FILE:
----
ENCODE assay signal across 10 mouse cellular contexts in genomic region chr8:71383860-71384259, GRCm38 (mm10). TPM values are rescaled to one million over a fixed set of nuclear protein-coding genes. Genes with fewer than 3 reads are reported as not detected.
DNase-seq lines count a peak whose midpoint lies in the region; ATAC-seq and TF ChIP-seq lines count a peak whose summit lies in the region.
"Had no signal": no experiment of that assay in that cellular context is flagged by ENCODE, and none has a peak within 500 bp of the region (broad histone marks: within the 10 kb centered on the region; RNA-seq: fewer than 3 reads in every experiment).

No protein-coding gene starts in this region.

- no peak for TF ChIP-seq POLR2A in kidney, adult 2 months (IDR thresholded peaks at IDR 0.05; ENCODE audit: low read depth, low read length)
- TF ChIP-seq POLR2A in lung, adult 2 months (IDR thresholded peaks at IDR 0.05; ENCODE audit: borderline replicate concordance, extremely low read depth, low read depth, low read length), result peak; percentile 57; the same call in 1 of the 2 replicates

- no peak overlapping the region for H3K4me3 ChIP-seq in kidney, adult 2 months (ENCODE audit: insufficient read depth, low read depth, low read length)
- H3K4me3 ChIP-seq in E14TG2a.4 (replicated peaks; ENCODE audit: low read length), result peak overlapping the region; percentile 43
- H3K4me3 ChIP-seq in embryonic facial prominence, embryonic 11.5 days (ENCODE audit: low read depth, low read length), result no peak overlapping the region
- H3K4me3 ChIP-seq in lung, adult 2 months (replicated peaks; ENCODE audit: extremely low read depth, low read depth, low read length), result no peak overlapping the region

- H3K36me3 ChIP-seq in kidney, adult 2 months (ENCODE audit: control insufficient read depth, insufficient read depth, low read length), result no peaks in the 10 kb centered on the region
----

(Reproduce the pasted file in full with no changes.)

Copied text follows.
ENCODE assay signal across 10 mouse cellular contexts in genomic region chr8:71383860-71384259, GRCm38 (mm10). TPM values are rescaled to one million over a fixed set of nuclear protein-coding genes. Genes with fewer than 3 reads are reported as not detected.
DNase-seq lines count a peak whose midpoint lies in the region; ATAC-seq and TF ChIP-seq lines count a peak whose summit lies in the region.
"Had no signal": no experiment of that assay in that cellular context is flagged by ENCODE, and none has a peak within 500 bp of the region (broad histone marks: within the 10 kb centered on the region; RNA-seq: fewer than 3 reads in every experiment).

No protein-coding gene starts in this region.

- no peak for TF ChIP-seq POLR2A in kidney, adult 2 months (IDR thresholded peaks at IDR 0.05; ENCODE audit: low read depth, low read length)
- TF ChIP-seq POLR2A in lung, adult 2 months (IDR thresholded peaks at IDR 0.05; ENCODE audit: borderline replicate concordance, extremely low read depth, low read depth, low read length), result peak; percentile 57; the same call in 1 of the 2 replicates

- no peak overlapping the region for H3K4me3 ChIP-seq in kidney, adult 2 months (ENCODE audit: insufficient read depth, low read depth, low read length)
- H3K4me3 ChIP-seq in E14TG2a.4 (replicated peaks; ENCODE audit: low read length), result peak overlapping the region; percentile 43
- H3K4me3 ChIP-seq in embryonic facial prominence, embryonic 11.5 days (ENCODE audit: low read depth, low read length), result no peak overlapping the region
- H3K4me3 ChIP-seq in lung, adult 2 months (replicated peaks; ENCODE audit: extremely low read depth, low read depth, low read length), result no peak overlapping the region

- H3K36me3 ChIP-seq in kidney, adult 2 months (ENCODE audit: control insufficient read depth, insufficient read depth, low read length), result no peaks in the 10 kb centered on the region